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Cloud Move Was 'Scary,' Ballmer Tells WPC Attendees

The 2011 Microsoft Worldwide Partner Conference kicked off today with a talk by Microsoft CEO Steve Ballmer, who recounted his concerns that partners might not have stayed as the company gravitated to the Internet cloud.

"Last year's WPC was, for me, scary," Ballmer explained on Monday morning during his keynote address at the conference, which runs through Thursday. Ballmer confessed to being very afraid at the 2010 WPC, which is when the company asserted its "all in" commitment to the cloud with partners.

He described the year-by-year process of telegraphing to Microsoft's community of roughly 640,000 partners how the company was approaching first Software as a Service and later cloud computing, even as the industry and Microsoft's strategy evolved.

He summed it up the changes, saying that five years ago Microsoft "mentioned" the cloud. Four years ago the company talked about the transition. Three years ago it provided some details and two years ago it provided a little more. However, in 2010, company executives said Microsoft was "all in."

Ballmer effectively admitted that he had worried that he'd be standing at the front of a cloud parade that partners wouldn't line up behind. Microsoft's top executive told attendees at the L.A. Staples Center that he was "relieved" that partners came with him, pointing to the record attendance of 15,000 people at the WPC as evidence of partners' interests in, and support of, Microsoft's cloud strategy.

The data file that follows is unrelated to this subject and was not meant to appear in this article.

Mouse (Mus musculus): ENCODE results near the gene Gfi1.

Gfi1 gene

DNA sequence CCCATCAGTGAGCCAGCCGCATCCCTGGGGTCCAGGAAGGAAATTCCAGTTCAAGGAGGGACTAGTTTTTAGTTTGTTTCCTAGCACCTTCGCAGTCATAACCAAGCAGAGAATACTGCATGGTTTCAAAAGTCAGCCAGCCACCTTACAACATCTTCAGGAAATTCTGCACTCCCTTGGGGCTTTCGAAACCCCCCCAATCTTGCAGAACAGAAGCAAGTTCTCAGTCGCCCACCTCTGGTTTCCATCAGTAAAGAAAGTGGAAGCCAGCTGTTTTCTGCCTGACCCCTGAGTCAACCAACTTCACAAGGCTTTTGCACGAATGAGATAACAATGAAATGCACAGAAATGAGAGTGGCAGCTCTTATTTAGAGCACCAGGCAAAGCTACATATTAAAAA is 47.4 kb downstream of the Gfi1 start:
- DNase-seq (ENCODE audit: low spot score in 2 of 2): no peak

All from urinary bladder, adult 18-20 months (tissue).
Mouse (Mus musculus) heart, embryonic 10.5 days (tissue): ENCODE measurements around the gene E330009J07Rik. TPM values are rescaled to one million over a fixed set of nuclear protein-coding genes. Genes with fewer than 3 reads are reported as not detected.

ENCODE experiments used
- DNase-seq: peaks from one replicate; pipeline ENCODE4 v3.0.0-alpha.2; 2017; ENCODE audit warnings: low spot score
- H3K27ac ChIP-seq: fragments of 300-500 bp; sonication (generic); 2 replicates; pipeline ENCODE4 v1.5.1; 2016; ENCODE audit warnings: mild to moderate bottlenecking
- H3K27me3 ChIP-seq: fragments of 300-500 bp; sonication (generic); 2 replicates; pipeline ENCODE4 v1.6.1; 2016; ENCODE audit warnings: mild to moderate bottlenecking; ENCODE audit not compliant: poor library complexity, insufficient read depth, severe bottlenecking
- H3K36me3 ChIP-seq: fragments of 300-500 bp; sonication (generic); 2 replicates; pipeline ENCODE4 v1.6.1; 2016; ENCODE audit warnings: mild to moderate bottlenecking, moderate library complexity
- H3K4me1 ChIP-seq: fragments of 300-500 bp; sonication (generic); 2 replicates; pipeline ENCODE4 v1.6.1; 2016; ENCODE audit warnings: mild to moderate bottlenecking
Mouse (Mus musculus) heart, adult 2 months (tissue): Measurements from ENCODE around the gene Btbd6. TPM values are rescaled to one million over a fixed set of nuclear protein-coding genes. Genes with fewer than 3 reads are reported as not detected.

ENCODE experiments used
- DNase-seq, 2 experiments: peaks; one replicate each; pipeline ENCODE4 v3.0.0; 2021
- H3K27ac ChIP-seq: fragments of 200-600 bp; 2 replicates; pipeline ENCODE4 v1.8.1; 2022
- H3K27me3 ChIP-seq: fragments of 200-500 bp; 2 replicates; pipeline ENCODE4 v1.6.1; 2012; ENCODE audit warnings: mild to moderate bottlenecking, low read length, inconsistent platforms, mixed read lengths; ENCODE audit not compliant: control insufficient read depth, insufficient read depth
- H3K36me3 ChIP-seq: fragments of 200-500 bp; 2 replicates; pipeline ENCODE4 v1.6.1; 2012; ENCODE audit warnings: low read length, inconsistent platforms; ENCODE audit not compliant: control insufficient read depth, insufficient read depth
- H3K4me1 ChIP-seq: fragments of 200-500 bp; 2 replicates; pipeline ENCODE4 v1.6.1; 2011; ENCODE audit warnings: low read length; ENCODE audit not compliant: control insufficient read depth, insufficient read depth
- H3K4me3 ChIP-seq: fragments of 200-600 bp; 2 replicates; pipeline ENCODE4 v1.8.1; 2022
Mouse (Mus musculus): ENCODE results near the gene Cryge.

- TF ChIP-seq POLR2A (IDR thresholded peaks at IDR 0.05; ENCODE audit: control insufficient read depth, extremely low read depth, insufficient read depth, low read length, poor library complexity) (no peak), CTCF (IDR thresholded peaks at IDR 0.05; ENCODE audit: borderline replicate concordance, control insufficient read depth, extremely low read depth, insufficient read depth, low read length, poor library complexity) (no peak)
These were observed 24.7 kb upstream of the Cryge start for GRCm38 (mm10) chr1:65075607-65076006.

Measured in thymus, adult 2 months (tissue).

On top of that comment, Ballmer noted that partners are "independent business people who are coming to work every day cheering for us but also" considering alternatives. "So, you're always pushing us, pushing us, pushing us," Ballmer added.

For partners that commit to Office 365, which is Microsoft's cloud-based suite of applications launched last month, Ballmer vowed that Microsoft could beat Google and any other cloud competitor. With every deal that Microsoft engages in with its Business Productivity Online Suite/Office 365 offerings, the company wins, he contended.

Most of Ballmer's talk on Monday centered on cloud infrastructure solutions, such as the Windows Azure platform and the private cloud.

Reviewing the last 12 months since WPC 2010, Ballmer said, "A couple of big things have happened." Then he went on to list Windows Server's 75 percent market share for new servers and SQL Server's 40 percent market share for new databases.

In the rest of the speech, Ballmer and other executives made some small-bore announcements, including the availability of a July public beta of Windows Intune, a promise that more would be revealed about Windows 8 at the Build show in September, the holiday availability of voice command and Bing integration with Xbox, and that Windows Phone 7 had reached the milestone of 20,000 apps.

However, it was on the topic of Windows Phone that Ballmer got his biggest audience reaction.

"Phone: We've gone from very small to very small, but it's been a heck of a year," Ballmer joked, to big laughs.

About the Author

Scott Bekker is editor in chief of Redmond Channel Partner magazine.

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